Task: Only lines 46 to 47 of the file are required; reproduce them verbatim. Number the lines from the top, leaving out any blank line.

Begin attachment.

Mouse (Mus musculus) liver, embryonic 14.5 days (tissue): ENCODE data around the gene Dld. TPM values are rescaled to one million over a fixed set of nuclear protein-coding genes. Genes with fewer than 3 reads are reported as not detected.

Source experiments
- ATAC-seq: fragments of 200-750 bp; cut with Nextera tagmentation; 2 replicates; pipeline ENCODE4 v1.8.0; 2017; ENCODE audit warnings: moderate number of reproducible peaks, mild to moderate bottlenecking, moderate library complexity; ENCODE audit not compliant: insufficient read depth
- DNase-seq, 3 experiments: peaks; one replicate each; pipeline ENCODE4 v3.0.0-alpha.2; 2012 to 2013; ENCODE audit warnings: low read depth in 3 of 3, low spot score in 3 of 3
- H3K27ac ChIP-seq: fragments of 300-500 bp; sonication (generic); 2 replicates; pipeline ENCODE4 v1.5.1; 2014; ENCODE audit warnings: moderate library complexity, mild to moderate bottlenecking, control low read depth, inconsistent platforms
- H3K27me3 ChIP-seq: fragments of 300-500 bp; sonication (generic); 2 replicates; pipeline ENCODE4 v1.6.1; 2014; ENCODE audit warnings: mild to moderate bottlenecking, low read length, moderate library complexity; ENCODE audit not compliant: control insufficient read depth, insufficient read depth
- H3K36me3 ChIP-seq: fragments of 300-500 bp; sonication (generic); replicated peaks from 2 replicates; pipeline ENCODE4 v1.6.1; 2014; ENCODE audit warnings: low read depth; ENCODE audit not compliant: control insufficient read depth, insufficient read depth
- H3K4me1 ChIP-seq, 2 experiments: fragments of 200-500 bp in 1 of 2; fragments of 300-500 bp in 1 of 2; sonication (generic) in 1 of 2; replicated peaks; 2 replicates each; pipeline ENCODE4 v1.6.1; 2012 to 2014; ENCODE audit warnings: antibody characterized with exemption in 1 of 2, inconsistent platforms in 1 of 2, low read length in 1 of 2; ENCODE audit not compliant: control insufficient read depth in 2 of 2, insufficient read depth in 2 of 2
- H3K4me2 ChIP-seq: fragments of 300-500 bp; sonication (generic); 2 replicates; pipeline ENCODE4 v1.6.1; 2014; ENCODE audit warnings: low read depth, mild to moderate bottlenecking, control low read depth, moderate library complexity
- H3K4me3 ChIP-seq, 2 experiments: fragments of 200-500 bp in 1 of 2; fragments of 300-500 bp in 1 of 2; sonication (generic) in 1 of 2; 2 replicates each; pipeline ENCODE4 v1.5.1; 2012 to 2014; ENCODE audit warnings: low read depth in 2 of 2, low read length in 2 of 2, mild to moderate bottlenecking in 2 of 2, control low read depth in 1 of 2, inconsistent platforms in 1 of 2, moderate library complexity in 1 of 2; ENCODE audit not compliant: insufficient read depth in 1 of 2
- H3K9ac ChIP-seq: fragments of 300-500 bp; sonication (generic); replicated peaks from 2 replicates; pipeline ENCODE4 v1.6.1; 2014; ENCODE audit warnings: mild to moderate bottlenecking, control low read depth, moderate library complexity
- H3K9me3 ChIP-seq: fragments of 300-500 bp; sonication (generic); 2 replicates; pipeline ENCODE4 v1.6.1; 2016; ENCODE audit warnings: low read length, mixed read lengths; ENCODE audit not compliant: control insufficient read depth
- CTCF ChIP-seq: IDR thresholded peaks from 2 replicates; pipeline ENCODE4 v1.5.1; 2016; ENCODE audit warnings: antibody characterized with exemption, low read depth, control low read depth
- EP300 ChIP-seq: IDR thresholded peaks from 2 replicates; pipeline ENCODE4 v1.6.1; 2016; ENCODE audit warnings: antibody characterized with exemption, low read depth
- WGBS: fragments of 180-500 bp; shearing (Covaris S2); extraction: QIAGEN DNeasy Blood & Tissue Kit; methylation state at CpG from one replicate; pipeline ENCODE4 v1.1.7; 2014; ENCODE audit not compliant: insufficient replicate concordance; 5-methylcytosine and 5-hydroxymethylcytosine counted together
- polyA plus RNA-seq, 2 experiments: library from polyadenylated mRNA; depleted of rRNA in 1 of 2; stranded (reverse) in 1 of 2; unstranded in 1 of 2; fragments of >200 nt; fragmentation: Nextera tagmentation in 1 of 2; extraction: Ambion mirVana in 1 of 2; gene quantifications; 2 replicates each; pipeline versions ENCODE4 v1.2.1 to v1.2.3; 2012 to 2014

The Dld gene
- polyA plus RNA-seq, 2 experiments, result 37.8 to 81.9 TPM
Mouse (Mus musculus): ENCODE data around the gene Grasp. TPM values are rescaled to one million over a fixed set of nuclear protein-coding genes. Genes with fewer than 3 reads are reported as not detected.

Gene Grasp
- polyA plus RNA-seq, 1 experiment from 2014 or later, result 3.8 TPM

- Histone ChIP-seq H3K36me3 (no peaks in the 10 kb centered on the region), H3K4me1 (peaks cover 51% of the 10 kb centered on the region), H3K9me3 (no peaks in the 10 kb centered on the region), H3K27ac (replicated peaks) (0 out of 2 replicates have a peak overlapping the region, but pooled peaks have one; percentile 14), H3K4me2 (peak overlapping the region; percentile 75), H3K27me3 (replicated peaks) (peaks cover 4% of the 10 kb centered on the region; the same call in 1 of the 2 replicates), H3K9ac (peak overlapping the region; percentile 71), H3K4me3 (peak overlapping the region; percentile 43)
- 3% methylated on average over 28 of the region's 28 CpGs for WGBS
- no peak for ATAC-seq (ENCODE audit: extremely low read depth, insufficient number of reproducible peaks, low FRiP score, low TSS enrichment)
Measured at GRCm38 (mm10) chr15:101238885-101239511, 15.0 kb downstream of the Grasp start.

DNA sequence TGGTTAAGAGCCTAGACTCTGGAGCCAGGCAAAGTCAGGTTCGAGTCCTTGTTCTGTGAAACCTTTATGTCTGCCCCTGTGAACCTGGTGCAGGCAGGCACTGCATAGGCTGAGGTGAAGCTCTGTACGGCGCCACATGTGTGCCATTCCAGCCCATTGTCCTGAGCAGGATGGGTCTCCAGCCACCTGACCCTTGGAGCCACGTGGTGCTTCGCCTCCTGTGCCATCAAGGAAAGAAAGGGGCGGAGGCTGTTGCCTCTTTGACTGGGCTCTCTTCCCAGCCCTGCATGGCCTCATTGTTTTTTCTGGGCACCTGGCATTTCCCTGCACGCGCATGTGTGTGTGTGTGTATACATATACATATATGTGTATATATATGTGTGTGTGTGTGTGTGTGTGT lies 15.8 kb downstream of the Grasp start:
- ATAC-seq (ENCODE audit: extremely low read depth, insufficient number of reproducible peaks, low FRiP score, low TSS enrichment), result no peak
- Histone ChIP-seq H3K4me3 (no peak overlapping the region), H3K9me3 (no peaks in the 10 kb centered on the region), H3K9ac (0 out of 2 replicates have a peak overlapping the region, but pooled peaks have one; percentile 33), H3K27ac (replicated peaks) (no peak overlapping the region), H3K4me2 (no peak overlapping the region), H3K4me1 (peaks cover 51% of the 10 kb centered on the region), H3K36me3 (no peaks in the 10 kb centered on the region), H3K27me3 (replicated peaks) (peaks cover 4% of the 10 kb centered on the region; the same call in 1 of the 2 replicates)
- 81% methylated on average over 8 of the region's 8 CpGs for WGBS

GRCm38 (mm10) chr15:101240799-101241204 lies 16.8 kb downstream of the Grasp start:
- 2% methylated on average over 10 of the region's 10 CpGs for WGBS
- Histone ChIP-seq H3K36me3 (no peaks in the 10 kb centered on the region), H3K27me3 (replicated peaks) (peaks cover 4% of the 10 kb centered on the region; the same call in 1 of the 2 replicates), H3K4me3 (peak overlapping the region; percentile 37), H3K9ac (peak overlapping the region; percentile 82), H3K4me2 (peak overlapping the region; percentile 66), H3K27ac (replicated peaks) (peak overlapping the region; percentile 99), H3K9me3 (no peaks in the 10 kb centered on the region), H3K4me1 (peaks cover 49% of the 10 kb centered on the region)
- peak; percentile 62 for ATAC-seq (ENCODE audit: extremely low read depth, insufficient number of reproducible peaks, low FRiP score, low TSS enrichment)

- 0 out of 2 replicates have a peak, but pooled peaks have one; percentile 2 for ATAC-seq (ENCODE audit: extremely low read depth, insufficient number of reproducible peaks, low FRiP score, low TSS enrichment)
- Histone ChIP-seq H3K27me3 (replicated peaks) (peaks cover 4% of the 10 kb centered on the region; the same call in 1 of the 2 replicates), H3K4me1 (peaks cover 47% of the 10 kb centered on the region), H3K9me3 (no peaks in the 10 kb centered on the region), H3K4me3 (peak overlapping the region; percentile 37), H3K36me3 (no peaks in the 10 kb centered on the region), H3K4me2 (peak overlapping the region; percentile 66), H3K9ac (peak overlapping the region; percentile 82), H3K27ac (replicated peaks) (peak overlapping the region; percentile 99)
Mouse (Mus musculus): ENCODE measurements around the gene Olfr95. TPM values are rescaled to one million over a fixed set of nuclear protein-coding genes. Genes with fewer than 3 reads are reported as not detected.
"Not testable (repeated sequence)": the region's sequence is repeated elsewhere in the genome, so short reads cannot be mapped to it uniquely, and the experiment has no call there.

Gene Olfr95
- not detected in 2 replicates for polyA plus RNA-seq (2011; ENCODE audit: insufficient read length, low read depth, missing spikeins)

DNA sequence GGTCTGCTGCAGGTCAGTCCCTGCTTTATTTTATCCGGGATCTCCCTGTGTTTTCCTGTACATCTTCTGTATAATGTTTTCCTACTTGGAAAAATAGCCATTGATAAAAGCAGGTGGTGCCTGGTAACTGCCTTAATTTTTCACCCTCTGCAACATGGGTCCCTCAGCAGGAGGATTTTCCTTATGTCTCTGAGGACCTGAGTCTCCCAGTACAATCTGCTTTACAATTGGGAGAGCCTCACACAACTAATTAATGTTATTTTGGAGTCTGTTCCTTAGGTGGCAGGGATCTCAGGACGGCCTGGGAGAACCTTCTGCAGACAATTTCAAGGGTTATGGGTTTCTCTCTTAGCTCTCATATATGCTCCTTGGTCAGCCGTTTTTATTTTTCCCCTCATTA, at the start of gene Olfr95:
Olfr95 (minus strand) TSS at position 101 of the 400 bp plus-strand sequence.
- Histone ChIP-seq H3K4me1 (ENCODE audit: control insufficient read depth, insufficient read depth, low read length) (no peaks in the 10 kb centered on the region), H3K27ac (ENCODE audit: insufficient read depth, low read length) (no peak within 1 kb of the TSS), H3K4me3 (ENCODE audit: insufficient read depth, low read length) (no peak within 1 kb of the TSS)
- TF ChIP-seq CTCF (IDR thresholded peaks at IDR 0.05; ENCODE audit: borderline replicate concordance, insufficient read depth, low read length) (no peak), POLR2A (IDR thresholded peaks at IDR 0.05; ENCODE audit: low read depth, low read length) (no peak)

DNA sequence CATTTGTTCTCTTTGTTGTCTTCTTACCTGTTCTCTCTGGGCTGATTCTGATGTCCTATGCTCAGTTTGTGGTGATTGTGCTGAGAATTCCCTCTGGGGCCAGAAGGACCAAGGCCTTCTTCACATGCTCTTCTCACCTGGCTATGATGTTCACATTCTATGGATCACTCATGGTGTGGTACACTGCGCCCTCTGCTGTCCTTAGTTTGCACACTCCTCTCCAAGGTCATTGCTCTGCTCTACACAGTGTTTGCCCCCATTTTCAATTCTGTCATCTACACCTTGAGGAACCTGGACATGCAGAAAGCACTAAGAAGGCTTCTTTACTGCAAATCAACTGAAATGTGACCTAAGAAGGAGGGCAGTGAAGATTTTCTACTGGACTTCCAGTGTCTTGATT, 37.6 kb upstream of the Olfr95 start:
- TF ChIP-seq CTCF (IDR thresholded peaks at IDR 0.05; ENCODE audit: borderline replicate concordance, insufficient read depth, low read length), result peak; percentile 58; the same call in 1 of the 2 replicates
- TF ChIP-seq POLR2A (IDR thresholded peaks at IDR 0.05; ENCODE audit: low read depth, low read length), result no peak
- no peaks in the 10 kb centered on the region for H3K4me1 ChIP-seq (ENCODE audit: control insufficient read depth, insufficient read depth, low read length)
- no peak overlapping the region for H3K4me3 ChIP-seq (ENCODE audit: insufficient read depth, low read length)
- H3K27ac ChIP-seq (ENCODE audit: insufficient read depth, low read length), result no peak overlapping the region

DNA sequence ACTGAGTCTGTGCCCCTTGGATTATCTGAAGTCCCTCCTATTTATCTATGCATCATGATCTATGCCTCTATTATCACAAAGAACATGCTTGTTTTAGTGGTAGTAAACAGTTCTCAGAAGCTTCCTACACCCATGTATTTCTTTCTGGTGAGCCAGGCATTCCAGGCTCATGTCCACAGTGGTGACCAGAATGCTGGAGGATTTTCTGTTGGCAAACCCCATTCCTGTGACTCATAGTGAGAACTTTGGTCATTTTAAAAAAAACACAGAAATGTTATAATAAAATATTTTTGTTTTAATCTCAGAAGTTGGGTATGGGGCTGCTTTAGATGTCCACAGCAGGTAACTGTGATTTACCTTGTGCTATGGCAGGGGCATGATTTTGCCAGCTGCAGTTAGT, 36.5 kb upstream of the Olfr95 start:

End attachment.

- TF ChIP-seq POLR2A (IDR thresholded peaks at IDR 0.05; ENCODE audit: low read depth, low read length), result no peak
- no peaks in the 10 kb centered on the region for H3K4me1 ChIP-seq (ENCODE audit: control insufficient read depth, insufficient read depth, low read length)